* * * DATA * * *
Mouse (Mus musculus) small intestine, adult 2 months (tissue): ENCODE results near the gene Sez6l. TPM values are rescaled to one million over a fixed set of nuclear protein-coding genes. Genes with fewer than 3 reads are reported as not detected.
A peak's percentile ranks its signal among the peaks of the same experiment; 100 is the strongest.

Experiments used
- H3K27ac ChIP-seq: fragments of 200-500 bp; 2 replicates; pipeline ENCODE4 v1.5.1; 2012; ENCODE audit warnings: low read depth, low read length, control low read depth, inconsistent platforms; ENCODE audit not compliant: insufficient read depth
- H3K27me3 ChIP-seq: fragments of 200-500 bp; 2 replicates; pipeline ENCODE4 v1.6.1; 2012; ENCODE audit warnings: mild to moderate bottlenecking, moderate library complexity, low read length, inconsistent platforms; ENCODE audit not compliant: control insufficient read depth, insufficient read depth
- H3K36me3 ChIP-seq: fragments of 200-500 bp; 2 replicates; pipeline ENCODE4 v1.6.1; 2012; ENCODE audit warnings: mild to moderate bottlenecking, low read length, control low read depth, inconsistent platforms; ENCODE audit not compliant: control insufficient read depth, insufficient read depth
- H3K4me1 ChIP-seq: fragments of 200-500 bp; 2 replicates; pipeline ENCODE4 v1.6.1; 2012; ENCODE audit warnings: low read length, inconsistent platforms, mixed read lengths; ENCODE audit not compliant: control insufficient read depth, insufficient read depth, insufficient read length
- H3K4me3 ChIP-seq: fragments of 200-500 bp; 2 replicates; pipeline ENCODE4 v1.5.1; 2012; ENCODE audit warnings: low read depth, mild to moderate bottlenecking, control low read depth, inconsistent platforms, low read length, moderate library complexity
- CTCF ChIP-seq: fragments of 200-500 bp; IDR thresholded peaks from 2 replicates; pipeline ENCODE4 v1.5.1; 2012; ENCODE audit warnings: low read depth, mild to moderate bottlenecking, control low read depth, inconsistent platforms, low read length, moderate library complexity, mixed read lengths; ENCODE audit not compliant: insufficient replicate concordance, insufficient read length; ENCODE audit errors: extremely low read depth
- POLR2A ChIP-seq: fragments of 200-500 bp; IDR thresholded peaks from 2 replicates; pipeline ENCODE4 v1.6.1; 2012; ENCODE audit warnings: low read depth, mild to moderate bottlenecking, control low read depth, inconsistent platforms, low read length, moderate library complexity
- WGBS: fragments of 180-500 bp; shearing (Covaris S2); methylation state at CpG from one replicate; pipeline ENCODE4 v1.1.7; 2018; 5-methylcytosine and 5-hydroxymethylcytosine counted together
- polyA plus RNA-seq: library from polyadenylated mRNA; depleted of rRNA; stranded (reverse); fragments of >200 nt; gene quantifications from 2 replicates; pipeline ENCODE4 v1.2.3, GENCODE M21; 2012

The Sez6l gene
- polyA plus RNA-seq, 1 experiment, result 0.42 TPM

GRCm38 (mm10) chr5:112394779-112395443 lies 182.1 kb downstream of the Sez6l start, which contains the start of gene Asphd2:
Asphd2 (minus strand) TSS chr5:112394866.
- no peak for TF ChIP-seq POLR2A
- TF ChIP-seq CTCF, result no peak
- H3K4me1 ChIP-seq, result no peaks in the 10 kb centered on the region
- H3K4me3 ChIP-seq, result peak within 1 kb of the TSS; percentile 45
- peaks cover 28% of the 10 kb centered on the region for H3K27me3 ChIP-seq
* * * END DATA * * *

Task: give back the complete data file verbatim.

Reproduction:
Mouse (Mus musculus) small intestine, adult 2 months (tissue): ENCODE results near the gene Sez6l. TPM values are rescaled to one million over a fixed set of nuclear protein-coding genes. Genes with fewer than 3 reads are reported as not detected.
A peak's percentile ranks its signal among the peaks of the same experiment; 100 is the strongest.

Experiments used
- H3K27ac ChIP-seq: fragments of 200-500 bp; 2 replicates; pipeline ENCODE4 v1.5.1; 2012; ENCODE audit warnings: low read depth, low read length, control low read depth, inconsistent platforms; ENCODE audit not compliant: insufficient read depth
- H3K27me3 ChIP-seq: fragments of 200-500 bp; 2 replicates; pipeline ENCODE4 v1.6.1; 2012; ENCODE audit warnings: mild to moderate bottlenecking, moderate library complexity, low read length, inconsistent platforms; ENCODE audit not compliant: control insufficient read depth, insufficient read depth
- H3K36me3 ChIP-seq: fragments of 200-500 bp; 2 replicates; pipeline ENCODE4 v1.6.1; 2012; ENCODE audit warnings: mild to moderate bottlenecking, low read length, control low read depth, inconsistent platforms; ENCODE audit not compliant: control insufficient read depth, insufficient read depth
- H3K4me1 ChIP-seq: fragments of 200-500 bp; 2 replicates; pipeline ENCODE4 v1.6.1; 2012; ENCODE audit warnings: low read length, inconsistent platforms, mixed read lengths; ENCODE audit not compliant: control insufficient read depth, insufficient read depth, insufficient read length
- H3K4me3 ChIP-seq: fragments of 200-500 bp; 2 replicates; pipeline ENCODE4 v1.5.1; 2012; ENCODE audit warnings: low read depth, mild to moderate bottlenecking, control low read depth, inconsistent platforms, low read length, moderate library complexity
- CTCF ChIP-seq: fragments of 200-500 bp; IDR thresholded peaks from 2 replicates; pipeline ENCODE4 v1.5.1; 2012; ENCODE audit warnings: low read depth, mild to moderate bottlenecking, control low read depth, inconsistent platforms, low read length, moderate library complexity, mixed read lengths; ENCODE audit not compliant: insufficient replicate concordance, insufficient read length; ENCODE audit errors: extremely low read depth
- POLR2A ChIP-seq: fragments of 200-500 bp; IDR thresholded peaks from 2 replicates; pipeline ENCODE4 v1.6.1; 2012; ENCODE audit warnings: low read depth, mild to moderate bottlenecking, control low read depth, inconsistent platforms, low read length, moderate library complexity
- WGBS: fragments of 180-500 bp; shearing (Covaris S2); methylation state at CpG from one replicate; pipeline ENCODE4 v1.1.7; 2018; 5-methylcytosine and 5-hydroxymethylcytosine counted together
- polyA plus RNA-seq: library from polyadenylated mRNA; depleted of rRNA; stranded (reverse); fragments of >200 nt; gene quantifications from 2 replicates; pipeline ENCODE4 v1.2.3, GENCODE M21; 2012

The Sez6l gene
- polyA plus RNA-seq, 1 experiment, result 0.42 TPM

GRCm38 (mm10) chr5:112394779-112395443 lies 182.1 kb downstream of the Sez6l start, which contains the start of gene Asphd2:
Asphd2 (minus strand) TSS chr5:112394866.
- no peak for TF ChIP-seq POLR2A
- TF ChIP-seq CTCF, result no peak
- H3K4me1 ChIP-seq, result no peaks in the 10 kb centered on the region
- H3K4me3 ChIP-seq, result peak within 1 kb of the TSS; percentile 45
- peaks cover 28% of the 10 kb centered on the region for H3K27me3 ChIP-seq